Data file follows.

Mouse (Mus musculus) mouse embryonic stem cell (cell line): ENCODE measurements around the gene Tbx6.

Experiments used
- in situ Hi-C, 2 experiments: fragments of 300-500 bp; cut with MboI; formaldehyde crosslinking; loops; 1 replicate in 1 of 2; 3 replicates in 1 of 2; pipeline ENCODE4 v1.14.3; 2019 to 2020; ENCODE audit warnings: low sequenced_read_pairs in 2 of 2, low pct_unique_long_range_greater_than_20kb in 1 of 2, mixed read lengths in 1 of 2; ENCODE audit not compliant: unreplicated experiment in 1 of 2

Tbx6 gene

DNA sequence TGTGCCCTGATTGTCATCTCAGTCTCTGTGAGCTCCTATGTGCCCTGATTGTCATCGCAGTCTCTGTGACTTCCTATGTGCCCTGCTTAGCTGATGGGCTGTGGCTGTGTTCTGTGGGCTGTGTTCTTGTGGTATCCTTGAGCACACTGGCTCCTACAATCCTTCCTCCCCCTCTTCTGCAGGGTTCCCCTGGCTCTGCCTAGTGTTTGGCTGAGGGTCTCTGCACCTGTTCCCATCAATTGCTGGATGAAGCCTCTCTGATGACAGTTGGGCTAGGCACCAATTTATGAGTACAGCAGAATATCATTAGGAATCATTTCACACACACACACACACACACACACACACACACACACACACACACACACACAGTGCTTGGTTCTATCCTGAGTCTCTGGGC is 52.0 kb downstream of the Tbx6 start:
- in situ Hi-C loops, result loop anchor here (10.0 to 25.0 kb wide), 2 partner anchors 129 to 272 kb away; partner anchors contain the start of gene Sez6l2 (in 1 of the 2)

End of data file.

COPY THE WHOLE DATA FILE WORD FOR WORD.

Mouse (Mus musculus) mouse embryonic stem cell (cell line): ENCODE measurements around the gene Tbx6.

Experiments used
- in situ Hi-C, 2 experiments: fragments of 300-500 bp; cut with MboI; formaldehyde crosslinking; loops; 1 replicate in 1 of 2; 3 replicates in 1 of 2; pipeline ENCODE4 v1.14.3; 2019 to 2020; ENCODE audit warnings: low sequenced_read_pairs in 2 of 2, low pct_unique_long_range_greater_than_20kb in 1 of 2, mixed read lengths in 1 of 2; ENCODE audit not compliant: unreplicated experiment in 1 of 2

Tbx6 gene

DNA sequence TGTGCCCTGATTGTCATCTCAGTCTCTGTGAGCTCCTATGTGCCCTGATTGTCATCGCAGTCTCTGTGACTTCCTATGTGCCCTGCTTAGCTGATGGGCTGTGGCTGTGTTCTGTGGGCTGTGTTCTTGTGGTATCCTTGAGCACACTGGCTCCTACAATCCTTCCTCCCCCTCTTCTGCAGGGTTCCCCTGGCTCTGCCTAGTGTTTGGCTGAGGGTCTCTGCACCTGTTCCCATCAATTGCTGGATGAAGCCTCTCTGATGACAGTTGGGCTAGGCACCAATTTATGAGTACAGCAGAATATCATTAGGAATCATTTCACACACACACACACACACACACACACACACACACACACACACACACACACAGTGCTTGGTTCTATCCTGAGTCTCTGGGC is 52.0 kb downstream of the Tbx6 start:
- in situ Hi-C loops, result loop anchor here (10.0 to 25.0 kb wide), 2 partner anchors 129 to 272 kb away; partner anchors contain the start of gene Sez6l2 (in 1 of the 2)